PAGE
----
Right Trapezoid Nursery Nightstand
We have a space in the nursery between our swivel rocker and the twin bed where we hadn't been able to find a table we liked. We also wanted it to match the oak legs on the baby's crib so, I built my own.
The table is built out of 3/4" plywood. The legs are layered in order to form dados for supporting the shelves. Each shelf is cut into a right trapezoid and the false top and legs support an oak top which is the same shape as the shelves. I came up with this design to maximize the space but still allow the chair to swivel and not bump into the table.
I started the process by ripping down 2x4' sheet of plywood into 4 feet x 3 inch strips which will later be trimmed down a bit.
The legs were cut down to size with a back layer and a front layer further cut down to the height of each shelf. Spacers were inserted for allowing the legs to be attached to the shelves using only glue. Each leg was glued up consecutively and a longer spacer was inserted to ensure uniform spacing of the shelving sections.
While the legs were drying I cut out the two shelves and the false top using a circular saw. As you can see below, I cut the board to the appropriate depth, then measured the I wanted the back width and measured the length of the front width. Then I used a straight edge to connect the two measurements. I lined up a cutting guide for my circular saw and ripped two of the shelves down.
I have no idea as to the angle of this side so, I used the off cut as a guide to make the cut for the final shelf.
*Note the choice of woodworking footwear.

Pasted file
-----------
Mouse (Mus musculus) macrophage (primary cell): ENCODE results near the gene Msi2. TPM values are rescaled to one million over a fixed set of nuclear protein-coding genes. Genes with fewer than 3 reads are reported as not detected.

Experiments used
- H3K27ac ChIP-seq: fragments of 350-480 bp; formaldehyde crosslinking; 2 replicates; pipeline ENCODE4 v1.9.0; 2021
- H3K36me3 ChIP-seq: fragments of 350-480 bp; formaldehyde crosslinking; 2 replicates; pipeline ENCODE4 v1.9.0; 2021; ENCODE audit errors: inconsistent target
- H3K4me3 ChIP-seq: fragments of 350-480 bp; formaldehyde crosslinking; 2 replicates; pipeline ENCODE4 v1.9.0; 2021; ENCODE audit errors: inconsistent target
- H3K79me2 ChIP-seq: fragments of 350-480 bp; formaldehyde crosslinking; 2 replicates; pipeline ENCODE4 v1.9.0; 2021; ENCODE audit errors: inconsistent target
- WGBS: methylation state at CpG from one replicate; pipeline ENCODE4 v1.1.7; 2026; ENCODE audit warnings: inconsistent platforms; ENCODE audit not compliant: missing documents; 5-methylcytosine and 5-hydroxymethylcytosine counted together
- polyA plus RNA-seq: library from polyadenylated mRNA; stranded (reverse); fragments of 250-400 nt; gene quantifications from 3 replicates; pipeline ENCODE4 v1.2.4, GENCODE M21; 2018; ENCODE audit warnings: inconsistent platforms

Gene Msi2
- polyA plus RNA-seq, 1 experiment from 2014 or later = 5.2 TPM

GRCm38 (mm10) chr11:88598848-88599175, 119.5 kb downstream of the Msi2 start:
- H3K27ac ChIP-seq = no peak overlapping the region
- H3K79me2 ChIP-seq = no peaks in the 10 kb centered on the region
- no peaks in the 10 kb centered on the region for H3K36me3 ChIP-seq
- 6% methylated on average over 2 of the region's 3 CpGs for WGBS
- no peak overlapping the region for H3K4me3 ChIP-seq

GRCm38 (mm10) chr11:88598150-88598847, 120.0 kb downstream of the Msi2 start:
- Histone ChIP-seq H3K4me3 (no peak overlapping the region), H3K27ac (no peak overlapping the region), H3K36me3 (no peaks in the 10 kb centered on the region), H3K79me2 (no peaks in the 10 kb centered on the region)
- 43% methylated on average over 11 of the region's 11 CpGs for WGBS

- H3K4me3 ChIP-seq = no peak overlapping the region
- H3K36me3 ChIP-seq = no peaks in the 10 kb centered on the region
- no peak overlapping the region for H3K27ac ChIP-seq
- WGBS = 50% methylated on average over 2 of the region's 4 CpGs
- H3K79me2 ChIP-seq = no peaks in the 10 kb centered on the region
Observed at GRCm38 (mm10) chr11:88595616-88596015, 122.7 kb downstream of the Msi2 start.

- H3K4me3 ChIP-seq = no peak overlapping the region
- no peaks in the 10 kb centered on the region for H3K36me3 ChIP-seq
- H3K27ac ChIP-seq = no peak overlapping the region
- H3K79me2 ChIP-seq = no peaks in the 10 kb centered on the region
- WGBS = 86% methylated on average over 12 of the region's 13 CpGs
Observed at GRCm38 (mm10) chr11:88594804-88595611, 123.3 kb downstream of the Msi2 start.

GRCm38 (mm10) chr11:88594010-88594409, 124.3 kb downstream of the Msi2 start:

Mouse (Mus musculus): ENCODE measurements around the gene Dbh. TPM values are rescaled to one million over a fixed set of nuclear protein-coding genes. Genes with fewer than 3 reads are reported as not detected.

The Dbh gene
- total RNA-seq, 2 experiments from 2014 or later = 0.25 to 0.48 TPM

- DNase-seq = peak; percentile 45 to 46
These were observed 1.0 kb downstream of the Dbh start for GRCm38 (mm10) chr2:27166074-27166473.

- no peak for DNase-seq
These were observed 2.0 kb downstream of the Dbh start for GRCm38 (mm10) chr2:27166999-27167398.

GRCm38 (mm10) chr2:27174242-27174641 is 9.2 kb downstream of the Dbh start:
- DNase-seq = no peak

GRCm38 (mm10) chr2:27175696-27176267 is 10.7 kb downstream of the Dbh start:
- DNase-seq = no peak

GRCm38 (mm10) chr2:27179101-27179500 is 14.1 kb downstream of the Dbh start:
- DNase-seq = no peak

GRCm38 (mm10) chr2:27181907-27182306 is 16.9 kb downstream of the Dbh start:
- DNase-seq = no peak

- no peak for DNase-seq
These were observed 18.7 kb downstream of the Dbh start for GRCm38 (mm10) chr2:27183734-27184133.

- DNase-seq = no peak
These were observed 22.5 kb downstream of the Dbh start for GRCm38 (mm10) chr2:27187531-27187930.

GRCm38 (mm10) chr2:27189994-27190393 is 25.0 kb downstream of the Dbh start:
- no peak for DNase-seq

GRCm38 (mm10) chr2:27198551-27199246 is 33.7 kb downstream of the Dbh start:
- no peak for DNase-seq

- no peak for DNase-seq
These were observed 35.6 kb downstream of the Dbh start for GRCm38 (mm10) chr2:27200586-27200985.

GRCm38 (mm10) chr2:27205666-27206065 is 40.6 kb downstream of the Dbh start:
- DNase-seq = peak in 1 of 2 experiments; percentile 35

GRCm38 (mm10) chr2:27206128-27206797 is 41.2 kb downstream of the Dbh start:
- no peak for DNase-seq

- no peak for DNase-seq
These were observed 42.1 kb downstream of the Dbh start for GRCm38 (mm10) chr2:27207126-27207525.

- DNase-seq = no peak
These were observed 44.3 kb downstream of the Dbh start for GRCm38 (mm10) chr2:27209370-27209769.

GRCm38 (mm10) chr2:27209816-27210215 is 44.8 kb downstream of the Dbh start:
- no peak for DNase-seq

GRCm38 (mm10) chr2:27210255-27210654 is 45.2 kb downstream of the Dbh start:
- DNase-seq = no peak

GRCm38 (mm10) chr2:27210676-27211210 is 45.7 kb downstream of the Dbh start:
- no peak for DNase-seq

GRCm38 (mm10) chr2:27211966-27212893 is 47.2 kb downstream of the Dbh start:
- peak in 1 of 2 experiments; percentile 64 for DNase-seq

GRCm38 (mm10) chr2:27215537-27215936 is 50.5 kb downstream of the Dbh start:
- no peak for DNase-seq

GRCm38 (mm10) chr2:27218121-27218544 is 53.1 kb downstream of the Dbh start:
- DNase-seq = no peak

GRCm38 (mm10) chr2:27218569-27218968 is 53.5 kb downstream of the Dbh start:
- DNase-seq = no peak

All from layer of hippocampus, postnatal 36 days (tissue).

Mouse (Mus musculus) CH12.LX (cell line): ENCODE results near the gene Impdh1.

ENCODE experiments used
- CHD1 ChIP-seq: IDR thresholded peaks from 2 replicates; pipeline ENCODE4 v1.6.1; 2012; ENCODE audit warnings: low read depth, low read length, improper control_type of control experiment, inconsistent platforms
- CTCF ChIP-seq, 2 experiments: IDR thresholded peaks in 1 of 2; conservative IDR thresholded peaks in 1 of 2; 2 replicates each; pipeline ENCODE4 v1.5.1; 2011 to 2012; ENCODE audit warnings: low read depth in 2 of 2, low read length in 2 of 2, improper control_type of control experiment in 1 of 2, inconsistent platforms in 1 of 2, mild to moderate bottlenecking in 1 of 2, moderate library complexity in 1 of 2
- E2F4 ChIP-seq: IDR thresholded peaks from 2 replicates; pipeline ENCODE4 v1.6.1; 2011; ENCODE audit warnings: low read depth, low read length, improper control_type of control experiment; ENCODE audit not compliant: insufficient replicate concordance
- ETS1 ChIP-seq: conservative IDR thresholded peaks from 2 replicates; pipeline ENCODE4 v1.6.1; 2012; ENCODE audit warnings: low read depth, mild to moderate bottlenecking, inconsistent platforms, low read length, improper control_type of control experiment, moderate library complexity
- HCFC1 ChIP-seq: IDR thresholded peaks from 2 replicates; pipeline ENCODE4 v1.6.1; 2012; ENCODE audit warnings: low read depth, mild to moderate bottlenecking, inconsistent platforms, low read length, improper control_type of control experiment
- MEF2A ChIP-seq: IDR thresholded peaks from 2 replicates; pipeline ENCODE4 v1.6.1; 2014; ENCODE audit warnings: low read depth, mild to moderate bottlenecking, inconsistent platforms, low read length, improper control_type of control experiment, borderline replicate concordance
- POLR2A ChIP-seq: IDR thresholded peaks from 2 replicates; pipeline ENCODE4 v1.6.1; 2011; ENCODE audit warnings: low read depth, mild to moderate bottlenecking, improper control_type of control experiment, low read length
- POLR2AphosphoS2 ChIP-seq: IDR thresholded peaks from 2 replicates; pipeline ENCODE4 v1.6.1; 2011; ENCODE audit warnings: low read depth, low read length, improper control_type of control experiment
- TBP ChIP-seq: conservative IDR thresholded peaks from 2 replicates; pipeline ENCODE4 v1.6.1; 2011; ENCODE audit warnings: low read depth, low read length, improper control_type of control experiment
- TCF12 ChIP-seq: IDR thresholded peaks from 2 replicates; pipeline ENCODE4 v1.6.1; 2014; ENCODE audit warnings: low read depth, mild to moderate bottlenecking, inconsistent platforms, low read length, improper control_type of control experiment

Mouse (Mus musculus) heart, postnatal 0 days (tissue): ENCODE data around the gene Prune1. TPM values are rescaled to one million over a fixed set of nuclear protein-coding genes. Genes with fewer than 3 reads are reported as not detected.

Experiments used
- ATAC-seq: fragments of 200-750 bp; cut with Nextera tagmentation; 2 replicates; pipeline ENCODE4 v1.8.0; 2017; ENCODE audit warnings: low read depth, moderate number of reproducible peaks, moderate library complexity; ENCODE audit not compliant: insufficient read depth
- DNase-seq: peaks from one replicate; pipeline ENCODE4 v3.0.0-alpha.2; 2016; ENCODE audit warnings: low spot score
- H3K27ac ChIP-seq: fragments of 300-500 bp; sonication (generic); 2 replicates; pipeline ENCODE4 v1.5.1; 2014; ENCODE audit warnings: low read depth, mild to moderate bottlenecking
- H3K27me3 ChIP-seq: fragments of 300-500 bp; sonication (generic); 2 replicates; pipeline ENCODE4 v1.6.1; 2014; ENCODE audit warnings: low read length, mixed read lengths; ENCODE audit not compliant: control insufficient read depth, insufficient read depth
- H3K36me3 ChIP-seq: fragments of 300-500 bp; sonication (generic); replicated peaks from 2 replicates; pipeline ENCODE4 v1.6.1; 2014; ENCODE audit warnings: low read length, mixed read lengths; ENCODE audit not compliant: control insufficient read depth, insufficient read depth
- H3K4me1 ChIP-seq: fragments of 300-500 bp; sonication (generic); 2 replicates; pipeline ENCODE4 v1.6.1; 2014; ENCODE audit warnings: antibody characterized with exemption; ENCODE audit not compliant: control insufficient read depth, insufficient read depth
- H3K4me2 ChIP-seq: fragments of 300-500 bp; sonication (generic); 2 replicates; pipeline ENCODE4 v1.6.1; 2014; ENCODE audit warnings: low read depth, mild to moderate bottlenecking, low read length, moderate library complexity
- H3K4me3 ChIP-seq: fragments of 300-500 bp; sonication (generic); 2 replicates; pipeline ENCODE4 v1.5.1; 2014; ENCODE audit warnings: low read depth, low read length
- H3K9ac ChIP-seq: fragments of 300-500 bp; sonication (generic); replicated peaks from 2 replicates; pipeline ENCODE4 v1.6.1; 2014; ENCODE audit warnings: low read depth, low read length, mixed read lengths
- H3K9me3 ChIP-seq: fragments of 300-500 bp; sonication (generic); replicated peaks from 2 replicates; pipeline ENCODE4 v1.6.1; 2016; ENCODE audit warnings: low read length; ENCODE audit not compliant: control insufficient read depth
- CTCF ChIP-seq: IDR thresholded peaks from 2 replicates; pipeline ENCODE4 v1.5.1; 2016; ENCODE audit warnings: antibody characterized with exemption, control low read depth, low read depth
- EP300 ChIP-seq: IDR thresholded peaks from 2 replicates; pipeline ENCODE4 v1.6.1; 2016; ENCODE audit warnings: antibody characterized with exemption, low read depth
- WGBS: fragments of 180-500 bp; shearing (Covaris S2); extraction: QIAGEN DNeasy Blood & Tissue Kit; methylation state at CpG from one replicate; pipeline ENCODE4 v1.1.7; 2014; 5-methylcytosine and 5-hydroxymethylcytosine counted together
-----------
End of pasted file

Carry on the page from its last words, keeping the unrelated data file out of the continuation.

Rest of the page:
I have all the piece cut and glued, the only thing left to do is attach them together.
I started off with the top shelf or false top and glued and clamped two diagonal legs to it and followed it up with a few brad nails from my nail gun. After the first two legs were on, I slide in the remaining shelves, then glued and nailed the rest of the legs. In the video link, I discuss what to do in the event one of the laminated pieces on the legs moves during the glue up. One "dado" was too narrow and I need to deal with it.
Now, for the top portion...
The top is made from 4/4 oak. I used three pieces which were all ripped down to 6 inches wide. I marked a rough angle of the side so I'd know where I need to make my cross cuts. It was just a matter of gluing the three pieces together and using the offcut from before to cut the top to size. It will overhang the false top by about 2 inches on each side.
The finish for the top was a very big deal for my wife. Polyurethane or Polycrylic seems to smell for about a month sometimes. So, I found a zero VOC varnish made by a company called Tried and True. It's a bit of a pain to apply since each coat has to be rubbed dry, left to cure for 24 hours, then "sanded" with fine steel wool before applying the next coat. Although, after seeing the results, I think it's worth it.
And finally it was time to attach the top to the base..which was painted white...with some wood glue and two screws driven in through the bottom of the false top.